“We were ready to face any kind of eventuality, whether we were doused by water cannons,” he said, recalling the volunteers’ outrage at the decision. “But even if you were ready to face the fear, there’s a consequence.”

According to news reports, the Atin Ito vessel was almost halfway in its voyage when at 3:40 p.m. it encountered a People’s Liberation Army Navy warship coming from the opposite direction, some 24 kilometers from Ayungin. 

Another Chinese warship appeared a few minutes later and was followed by CCG 5303, which closed in at 4.6 kilometers toward the Kapitan Felix Oca. 

When he resumed the celebration of the Mass after 20 minutes, Reyes called for sharers from among the assembly. Three volunteers rose, still shaken by the experience.  

“What was essential about the sharing is that you saw how these three people were very determined to take the supreme risk of losing their lives perhaps,” Reyes told CoverStory. “Because it was important that they showed their love for country, their love for the smaller fisherfolk, their love and appreciation for our soldiers who were assigned to the BRP Sierra Madre. They wanted to have accomplished that.”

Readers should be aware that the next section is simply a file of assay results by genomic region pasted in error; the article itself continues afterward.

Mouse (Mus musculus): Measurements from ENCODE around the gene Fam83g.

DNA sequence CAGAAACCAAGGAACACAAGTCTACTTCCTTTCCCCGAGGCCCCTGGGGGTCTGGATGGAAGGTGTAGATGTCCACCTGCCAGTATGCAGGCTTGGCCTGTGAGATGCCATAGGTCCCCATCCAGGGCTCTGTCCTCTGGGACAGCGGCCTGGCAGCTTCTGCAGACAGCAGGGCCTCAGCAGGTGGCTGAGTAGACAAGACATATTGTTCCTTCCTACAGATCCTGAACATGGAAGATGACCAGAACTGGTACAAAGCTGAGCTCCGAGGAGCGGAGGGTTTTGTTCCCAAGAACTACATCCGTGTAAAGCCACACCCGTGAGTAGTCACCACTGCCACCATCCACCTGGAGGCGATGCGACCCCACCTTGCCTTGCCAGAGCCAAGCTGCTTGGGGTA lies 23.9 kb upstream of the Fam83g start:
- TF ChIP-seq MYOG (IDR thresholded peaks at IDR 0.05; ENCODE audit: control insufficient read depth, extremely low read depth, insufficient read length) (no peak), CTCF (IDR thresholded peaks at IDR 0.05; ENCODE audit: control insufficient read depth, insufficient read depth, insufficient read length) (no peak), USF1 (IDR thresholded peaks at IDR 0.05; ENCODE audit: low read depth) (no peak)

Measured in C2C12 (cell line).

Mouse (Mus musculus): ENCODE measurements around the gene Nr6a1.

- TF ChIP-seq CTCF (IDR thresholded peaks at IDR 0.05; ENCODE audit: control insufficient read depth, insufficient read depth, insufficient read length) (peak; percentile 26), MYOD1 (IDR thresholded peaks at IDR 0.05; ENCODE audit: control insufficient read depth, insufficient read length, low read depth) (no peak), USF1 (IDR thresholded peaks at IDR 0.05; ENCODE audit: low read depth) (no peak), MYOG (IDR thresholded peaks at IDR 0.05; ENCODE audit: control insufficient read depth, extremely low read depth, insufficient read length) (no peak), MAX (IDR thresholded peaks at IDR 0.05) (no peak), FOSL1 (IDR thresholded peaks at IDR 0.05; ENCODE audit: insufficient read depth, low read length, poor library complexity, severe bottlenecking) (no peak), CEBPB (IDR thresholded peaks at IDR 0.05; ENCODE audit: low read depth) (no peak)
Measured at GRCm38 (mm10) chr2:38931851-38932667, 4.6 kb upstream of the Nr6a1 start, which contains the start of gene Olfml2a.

At the same time, they were disappointed that the mission was called off to avoid conflict with the Chinese ships, Reyes said, adding: “There was a very strong sense that we abandoned the cause.”

In the end, a debriefing helped to restore calm on the ship. The Chinese vessels made sure that the Kapitan Felix Oca didn’t attempt to resume its voyage to Lawak, shadowing it until 4:30 a.m. on Monday. It reached the El Nido port around 2 p.m.

Successful delivery